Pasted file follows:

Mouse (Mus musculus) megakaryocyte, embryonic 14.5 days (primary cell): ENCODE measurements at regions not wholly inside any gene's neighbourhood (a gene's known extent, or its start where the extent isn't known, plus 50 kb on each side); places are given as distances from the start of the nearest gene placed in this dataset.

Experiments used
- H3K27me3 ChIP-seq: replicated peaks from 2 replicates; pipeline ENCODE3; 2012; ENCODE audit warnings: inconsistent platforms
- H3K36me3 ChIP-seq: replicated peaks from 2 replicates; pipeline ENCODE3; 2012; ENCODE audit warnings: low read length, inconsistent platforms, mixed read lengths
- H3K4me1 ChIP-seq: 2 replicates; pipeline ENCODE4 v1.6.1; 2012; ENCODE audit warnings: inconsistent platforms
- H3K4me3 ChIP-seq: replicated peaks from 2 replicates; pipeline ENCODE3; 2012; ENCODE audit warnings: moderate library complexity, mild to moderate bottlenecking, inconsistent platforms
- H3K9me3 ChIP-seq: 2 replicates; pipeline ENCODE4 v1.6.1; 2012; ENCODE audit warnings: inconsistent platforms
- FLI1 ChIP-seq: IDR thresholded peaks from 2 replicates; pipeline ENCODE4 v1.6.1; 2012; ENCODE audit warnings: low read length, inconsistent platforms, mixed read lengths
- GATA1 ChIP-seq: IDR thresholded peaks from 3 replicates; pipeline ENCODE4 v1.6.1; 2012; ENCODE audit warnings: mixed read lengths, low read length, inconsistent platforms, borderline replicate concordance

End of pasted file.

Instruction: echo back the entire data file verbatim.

Mouse (Mus musculus) megakaryocyte, embryonic 14.5 days (primary cell): ENCODE measurements at regions not wholly inside any gene's neighbourhood (a gene's known extent, or its start where the extent isn't known, plus 50 kb on each side); places are given as distances from the start of the nearest gene placed in this dataset.

Experiments used
- H3K27me3 ChIP-seq: replicated peaks from 2 replicates; pipeline ENCODE3; 2012; ENCODE audit warnings: inconsistent platforms
- H3K36me3 ChIP-seq: replicated peaks from 2 replicates; pipeline ENCODE3; 2012; ENCODE audit warnings: low read length, inconsistent platforms, mixed read lengths
- H3K4me1 ChIP-seq: 2 replicates; pipeline ENCODE4 v1.6.1; 2012; ENCODE audit warnings: inconsistent platforms
- H3K4me3 ChIP-seq: replicated peaks from 2 replicates; pipeline ENCODE3; 2012; ENCODE audit warnings: moderate library complexity, mild to moderate bottlenecking, inconsistent platforms
- H3K9me3 ChIP-seq: 2 replicates; pipeline ENCODE4 v1.6.1; 2012; ENCODE audit warnings: inconsistent platforms
- FLI1 ChIP-seq: IDR thresholded peaks from 2 replicates; pipeline ENCODE4 v1.6.1; 2012; ENCODE audit warnings: low read length, inconsistent platforms, mixed read lengths
- GATA1 ChIP-seq: IDR thresholded peaks from 3 replicates; pipeline ENCODE4 v1.6.1; 2012; ENCODE audit warnings: mixed read lengths, low read length, inconsistent platforms, borderline replicate concordance